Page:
27 November 2022 The Future is the Product of the Past

A Little-Known Civilization in the Americas Built Pyramids as Old as Ancient Egypt

Considered the cradle of civilization in the Americas, the Sacred City of Caral-Supe is a 5000-year-old archaeological site, situated on a dry desert terrace, overlooking the green valley of the Supe River in Peru.

The Sacred City of Caral-Supe is a complex of pyramids and sunken circular courts only just discovered in 1948.

The Sacred City of Caral-Supe is home to an extraordinary complex of ancient monumental architecture built approximately 2600 B.C., around the same period as the first Egyptian pyramid. Archaeologists think Caral to be one of the largest and most sophisticated urban centers established by the Western Hemisphere’s earliest known civilization.

With a foundation that roughly equals four football fields in size, its biggest pyramid, also known as Pirámide Mayor, is almost 100 feet tall. The site has been estimated to be between 4,000 and 5,000 years old using radiocarbon dating on organic material, making its construction at least as old as the Step Pyramid of Saqqara, the oldest known pyramid in ancient Egypt.

The Sacred City of Caral-Supe
The Sacred City of Caral-Supe

Caral is now one of the oldest known cities in the Western Hemisphere, thanks to this astonishing find. Coastal Peru has long been thought to be one of the six acknowledged cradles of human civilisation, and fresh archaeological findings continue to push back the dates of the region’s “mother culture.”

To put things in context, the City of Caral-Supe flourished at the same time the Egyptians were constructing their pyramids. Caral society’s complexity as a sociopolitical state is reflected in the city’s structure and architecture, while artifacts discovered at the site, such as the quipu (the same knot system the Incas subsequently employed to store information), demonstrate the civilization’s influence on succeeding Andean civilizations.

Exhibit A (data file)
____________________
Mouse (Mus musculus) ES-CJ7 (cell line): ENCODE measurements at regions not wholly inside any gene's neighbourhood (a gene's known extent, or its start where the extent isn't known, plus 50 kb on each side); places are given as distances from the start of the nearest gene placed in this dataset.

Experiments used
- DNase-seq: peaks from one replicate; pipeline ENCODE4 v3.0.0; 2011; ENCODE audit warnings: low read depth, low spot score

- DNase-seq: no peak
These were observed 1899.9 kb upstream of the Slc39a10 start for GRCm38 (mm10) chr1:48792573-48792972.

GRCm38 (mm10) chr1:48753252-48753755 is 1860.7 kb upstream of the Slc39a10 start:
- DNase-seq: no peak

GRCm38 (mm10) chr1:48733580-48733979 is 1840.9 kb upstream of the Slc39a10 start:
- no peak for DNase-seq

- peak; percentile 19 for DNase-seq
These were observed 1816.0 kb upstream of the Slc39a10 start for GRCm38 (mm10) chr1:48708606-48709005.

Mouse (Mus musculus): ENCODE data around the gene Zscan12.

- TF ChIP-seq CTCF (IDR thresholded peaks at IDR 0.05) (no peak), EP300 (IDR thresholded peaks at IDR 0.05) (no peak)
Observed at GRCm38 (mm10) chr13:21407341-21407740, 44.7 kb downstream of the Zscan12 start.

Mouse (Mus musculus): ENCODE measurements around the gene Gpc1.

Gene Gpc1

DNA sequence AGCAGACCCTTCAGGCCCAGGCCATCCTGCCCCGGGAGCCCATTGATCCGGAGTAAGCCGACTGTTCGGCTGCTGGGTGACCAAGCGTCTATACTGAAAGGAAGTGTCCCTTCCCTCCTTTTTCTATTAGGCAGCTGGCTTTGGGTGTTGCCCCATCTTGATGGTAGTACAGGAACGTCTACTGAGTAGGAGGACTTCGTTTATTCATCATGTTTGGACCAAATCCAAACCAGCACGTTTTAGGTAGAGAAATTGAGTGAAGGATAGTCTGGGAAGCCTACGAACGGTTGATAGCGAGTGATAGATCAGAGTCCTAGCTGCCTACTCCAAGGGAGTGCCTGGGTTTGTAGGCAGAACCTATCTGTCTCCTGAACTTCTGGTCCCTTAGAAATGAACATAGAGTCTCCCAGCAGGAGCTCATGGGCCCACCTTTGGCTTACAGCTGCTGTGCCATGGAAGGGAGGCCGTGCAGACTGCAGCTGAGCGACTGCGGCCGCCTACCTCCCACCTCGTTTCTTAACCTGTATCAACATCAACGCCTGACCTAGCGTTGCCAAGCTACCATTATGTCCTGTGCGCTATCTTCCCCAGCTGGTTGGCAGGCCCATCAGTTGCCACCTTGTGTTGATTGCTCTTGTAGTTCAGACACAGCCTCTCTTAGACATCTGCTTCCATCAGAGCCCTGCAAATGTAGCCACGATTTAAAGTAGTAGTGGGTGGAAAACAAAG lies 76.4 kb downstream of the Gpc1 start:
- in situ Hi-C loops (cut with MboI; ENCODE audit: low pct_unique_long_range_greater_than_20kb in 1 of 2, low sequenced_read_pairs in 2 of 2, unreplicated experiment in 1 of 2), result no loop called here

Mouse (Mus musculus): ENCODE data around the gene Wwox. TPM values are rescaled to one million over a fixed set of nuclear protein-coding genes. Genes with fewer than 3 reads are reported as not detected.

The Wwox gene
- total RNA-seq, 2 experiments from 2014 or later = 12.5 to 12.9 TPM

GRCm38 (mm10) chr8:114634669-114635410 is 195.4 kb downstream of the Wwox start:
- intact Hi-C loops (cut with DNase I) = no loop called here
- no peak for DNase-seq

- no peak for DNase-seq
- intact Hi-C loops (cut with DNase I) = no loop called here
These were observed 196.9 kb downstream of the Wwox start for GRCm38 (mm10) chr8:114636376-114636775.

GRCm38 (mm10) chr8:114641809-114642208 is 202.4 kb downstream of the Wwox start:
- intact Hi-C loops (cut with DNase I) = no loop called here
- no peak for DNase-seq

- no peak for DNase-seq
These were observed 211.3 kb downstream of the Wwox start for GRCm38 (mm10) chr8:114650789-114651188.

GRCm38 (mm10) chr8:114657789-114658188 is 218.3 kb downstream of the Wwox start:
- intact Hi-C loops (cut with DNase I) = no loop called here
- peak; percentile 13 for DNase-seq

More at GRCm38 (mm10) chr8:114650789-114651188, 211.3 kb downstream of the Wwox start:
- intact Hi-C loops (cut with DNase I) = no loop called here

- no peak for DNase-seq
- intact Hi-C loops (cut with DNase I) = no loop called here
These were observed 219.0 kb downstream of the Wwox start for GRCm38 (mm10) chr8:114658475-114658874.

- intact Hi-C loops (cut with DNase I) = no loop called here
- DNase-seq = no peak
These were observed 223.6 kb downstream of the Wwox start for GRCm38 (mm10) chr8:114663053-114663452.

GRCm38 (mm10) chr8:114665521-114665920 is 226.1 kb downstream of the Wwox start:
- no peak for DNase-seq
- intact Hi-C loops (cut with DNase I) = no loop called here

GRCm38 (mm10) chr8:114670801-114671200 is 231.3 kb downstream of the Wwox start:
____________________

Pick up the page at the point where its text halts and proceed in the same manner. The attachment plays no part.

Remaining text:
The design of both the architectural and spatial components of the city is masterful, and the monumental platform mounds and recessed circular courts are powerful and influential expressions of a consolidated state.

Pirámide Mayor de Caral
Pirámide Mayor de Caral

Caral was the first of over two dozen fully excavated sites along Peru’s central coast known as the Norte Chico region. Archaeologists think the sites collectively reflect the Americas’ earliest core of civilization, which existed from 3000 to 1800 B.C. and was totally uninfluenced by outside factors. It flourished over 4,000 years before the mighty Incan Empire began.

The city design and several of its components, such as pyramidal structures and elite residences, clearly exhibit indications of ceremonial activities, signifying a powerful religious ideology.

No trace of warfare has been found at Caral: no battlements, no weapons, no mutilated bodies. Findings suggest it was a gentle society, built on commerce and pleasure.

In 2009, the City of Caral-Supe has declared a UNESCO World Heritage Site for its still visible representation of Late Archaic architecture and town planning, the highly-developed and complex culture that once inhabited it, and their influence on later Andean civilizations.

Cover Photo: Sacred City of Caral-Supe (Peru). Christopher Kleihege

Banner
Related Post

Royal-Memorial Inscription Attributed to King Sargon II Discovered in Western Iran

25 April 2021

25 April 2021